So imagine my joy when, on Friday, Ellyn confessed to me that she’d booked a flight out to St. Paul and would be staying the weekend!! She also booked into an Air BnB, but – luckily – her host contacted her on Sat morning to tell her that she’d have to cancel the reservation, so Ellyn was free to stay here, in Max’s room!
It’s been SUCH a lovely weekend. A lovely, silly, boring, wonderful weekend! I’m not able to do much, and this weekend my exhaustion and nausea levels were pretty high, but Ellyn was cool with just SITTING on the sofa and watching cooking shows while we giggled and ate ice cream with Baileys.
It seems that the cancer is now in my bone marrow, and that’s not good. Yesterday, instead of getting the spinal tap I usually get (little did I ever think that the words “usually” and “spinal tap” would be used in a sentence involving my health) I was told to just stay home. My doctor is ‘regrouping’ and I’ll be seeing someone (Doctor? Nurse Practitioner?) on Monday to discuss the route forward for my treatment.
It would be ironic if, after all of the Mayo drama of the past week, I ended up receiving the same chemo cocktail that Dr. T was proposing, but via a different clinic up here (the University or Park Nicolette) Maybe ironic isn’t the word.
The Mayo doctor showed me on Tuesday that the cancer is in my bone marrow, which is a new development. I knew that it was in my nervous system (another shock from last week), which is why the CODOX=M/IVAC cocktail was supposed to be so perfect for my cancer.
Since the pre-auth didn’t come through, I’ll be getting the R-EPOCH chemo that was already started up at Health East, but which may not be as strong as required.
We all have our list of goals—not exactly a ‘bucket list’—but things that we need to accomplish to enrich our lives. I can feel in my soul, and in my bones, how many things I have left undone in my life. Each of those undone things is the seed of a goal.
The five goals I’ve listed above are my Top 5. They’re the immediate things that I want to accomplish to make my life richer and fuller. This, I would argue, is exactly the reason I’m undergoing the Chemo tomorrow; to achieve these goals.
Of course I have fear about the Mayo procedure this week; it’s supposed to be a rather rough chemo, hard on the body, harder on the soul. For what it’s worth, I feel that I’m as prepared as I can be for this next step. But in reality, I don’t know how prepared I can actually be.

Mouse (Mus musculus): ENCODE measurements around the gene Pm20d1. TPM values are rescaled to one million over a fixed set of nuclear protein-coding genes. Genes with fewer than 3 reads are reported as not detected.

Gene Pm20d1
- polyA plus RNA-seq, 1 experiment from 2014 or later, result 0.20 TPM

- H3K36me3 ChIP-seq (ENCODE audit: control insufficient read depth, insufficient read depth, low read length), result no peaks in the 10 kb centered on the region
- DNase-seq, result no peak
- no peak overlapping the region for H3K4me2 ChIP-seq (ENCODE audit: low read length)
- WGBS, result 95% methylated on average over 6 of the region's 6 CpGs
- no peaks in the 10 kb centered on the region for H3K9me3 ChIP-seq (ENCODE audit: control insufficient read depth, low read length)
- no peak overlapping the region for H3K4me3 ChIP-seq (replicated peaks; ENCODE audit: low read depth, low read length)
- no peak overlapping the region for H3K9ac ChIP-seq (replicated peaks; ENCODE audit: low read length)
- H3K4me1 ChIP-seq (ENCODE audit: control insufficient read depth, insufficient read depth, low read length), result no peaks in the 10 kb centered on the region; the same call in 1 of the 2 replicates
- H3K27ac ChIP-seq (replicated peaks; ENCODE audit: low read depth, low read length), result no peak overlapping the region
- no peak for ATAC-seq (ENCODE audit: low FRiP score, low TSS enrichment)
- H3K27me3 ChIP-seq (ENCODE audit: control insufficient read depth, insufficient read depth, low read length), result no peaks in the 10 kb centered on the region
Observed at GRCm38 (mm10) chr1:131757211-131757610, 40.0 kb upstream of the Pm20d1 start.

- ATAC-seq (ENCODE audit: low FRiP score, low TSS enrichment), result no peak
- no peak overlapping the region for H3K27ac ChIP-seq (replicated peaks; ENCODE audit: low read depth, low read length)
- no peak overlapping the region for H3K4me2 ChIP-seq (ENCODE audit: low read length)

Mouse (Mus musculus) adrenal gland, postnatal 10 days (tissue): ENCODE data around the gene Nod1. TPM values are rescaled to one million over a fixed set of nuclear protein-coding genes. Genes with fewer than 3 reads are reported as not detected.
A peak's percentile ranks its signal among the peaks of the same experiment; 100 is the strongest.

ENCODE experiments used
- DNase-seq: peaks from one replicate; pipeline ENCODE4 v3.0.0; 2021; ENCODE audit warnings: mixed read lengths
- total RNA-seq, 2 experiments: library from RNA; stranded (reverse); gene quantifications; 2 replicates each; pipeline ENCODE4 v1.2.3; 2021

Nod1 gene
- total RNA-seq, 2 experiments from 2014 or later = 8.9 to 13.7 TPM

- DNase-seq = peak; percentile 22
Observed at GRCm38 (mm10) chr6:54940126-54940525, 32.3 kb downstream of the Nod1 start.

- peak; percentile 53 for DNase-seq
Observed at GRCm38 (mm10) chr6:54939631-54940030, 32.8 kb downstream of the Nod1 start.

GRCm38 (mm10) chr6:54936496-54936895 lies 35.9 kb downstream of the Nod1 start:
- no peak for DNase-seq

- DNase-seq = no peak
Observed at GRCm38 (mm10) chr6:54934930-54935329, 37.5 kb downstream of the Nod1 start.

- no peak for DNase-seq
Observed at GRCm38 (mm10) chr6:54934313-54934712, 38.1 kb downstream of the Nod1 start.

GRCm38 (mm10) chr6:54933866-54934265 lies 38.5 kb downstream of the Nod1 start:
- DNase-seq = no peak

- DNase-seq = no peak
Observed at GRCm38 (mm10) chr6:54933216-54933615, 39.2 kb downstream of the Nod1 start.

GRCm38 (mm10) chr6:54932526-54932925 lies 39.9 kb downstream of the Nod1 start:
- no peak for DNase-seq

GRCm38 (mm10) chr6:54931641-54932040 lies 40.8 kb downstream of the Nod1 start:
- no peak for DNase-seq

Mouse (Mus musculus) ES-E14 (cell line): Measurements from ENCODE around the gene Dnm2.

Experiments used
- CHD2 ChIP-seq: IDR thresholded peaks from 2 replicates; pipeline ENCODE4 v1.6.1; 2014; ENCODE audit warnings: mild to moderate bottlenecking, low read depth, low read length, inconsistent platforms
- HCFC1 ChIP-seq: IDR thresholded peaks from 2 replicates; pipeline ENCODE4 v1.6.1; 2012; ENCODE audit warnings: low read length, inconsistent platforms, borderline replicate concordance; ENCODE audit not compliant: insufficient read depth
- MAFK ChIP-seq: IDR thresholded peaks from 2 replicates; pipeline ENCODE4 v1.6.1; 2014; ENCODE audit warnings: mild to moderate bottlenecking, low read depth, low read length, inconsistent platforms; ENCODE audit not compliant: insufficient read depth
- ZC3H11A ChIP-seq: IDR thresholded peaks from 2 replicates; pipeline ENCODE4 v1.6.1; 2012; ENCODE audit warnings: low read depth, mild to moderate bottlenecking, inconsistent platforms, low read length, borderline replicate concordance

I’m not an oncologist, and I’m not reading as much about this cancer as I probably should. I know many folks facing an illness like this prepare themselves with education, that was Gerry’s way of dealing with Multiple Myeloma. But I am lazier than that, and I know that my comprehension of the disease will probably have no material impact on what my doctors choose to do. I’d rather spend that time reading a novel, knitting or watching some cooking show. Or baking.
So this weekend I’ll get myself square away, packed up, ready to head down to Mayo. Andy’s booked into Days Inn (next to Methodist) and then later in the week she’ll move to the Staybridge Suites (a better choice for us when I’m released from Methodistl, but need to stay down in Rochester.)
Aside from my appointment today, and some yarn wringing out that I’m going to wrangle Andy into doing for me, today is a REST day. No walking, no trips, nothing but sitting on my butt, knitting, watching some TV and RESTING.
With two doctor visits and the support group, I was absolutely SHATTERED with exhaustion yesterday, today is Resting Wednesday.
Thank you. It took me SO long to learn how to say those words. MUSIC MAN I remember high school as years of pain, I was the poster child for “outcast” and ate my lunch just about every day up on the stage in the auditorium, surrounded by paint buckets and canvas flats, usually alone,…
We met with Dr. T* from the Mayo’s Hematology Department, who had been referred to us by Dr. H, Gerry’s OWN Hematologist for the past 12 years. Because Multiple Myeloma (Gerry’s disease) like Lymphoma (my disease) are BLOOD cancers, they’re both treated within the Hematology Dept.
Dr T’s demeanor and presence were so comforting, so immediately soothing and so full of — LOVE — that it sort of took Gerry and my breath away. Although she feels that the protocol I’m on is good, she feels that a stronger, more intensive chemo MAY be of use to me, and it’s a cocktail I can only get at Mayo. So it looks like I’ll be getting my chemo at Mayo.
As scary and overwhelming as the word CANCER is, it’s far LESS terrifying than the abject fear that I would NEVER feel any better than I did last November. The diagnosis of Cancer has given me a bit of hope, and that’s worth gold.
THIS is why I feel lucky. I feel that I’ve been given a chance to see the horizon, where before the diagnosis it was just a foggy bank of pain over in the distance. Now I have a direction where I can look, and dream.
Today is a pure exhaustion day. It’s 9:17, I’ve been up and down since 2am (hip pain makes it hard to stay level, so I’m up, then down, then up, etc. You get it…) I just walked to the dining room, moved a very small watermelon to the kitchen, cut it open, chopped 1/4 of…